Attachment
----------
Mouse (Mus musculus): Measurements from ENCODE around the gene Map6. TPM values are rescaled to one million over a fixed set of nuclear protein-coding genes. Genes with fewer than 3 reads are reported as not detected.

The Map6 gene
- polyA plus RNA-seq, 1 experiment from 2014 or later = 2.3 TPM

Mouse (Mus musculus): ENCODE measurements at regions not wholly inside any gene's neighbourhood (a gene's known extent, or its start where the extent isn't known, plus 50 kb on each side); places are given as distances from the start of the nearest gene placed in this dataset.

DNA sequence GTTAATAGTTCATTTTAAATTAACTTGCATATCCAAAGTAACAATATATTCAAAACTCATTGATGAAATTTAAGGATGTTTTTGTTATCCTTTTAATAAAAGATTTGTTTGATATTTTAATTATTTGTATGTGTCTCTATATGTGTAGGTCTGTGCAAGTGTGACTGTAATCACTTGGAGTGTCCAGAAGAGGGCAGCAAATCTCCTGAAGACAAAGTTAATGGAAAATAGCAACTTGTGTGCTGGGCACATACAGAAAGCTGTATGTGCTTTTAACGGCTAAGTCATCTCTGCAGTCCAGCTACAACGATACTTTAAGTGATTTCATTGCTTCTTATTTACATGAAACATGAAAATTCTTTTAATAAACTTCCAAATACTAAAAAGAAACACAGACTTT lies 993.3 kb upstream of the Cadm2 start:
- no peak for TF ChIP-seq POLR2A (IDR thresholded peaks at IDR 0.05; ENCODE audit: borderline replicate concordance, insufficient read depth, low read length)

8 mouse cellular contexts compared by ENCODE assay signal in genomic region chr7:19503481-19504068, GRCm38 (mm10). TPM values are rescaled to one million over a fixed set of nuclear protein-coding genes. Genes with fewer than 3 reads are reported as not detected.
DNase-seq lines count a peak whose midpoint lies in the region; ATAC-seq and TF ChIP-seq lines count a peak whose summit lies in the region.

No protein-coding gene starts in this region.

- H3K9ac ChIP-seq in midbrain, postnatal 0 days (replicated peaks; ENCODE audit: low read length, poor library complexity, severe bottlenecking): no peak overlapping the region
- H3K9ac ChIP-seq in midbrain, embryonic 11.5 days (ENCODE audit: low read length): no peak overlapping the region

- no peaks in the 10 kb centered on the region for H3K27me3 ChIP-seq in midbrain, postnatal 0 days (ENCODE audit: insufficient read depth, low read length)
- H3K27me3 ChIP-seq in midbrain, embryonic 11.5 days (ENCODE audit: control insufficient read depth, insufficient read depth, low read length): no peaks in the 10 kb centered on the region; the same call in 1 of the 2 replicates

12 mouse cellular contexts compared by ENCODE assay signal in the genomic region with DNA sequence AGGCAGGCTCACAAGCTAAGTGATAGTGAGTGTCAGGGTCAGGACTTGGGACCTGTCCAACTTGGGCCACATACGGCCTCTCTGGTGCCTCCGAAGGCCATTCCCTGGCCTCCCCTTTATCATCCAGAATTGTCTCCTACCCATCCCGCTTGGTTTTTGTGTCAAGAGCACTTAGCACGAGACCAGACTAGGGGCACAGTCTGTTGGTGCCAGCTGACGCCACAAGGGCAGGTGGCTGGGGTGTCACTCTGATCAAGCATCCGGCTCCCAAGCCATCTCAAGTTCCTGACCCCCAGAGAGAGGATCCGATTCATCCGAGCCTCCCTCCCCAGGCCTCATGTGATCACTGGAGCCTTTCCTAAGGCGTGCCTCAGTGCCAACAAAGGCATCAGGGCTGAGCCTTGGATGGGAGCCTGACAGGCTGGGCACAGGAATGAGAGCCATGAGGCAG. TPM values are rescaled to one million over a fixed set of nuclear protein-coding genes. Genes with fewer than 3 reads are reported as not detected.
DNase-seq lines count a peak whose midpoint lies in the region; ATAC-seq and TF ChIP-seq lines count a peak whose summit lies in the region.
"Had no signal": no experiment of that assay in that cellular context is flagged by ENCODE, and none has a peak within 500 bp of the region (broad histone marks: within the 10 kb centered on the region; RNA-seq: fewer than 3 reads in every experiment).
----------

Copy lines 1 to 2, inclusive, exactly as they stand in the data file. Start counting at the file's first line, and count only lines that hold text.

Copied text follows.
Mouse (Mus musculus): Measurements from ENCODE around the gene Map6. TPM values are rescaled to one million over a fixed set of nuclear protein-coding genes. Genes with fewer than 3 reads are reported as not detected.

The Map6 gene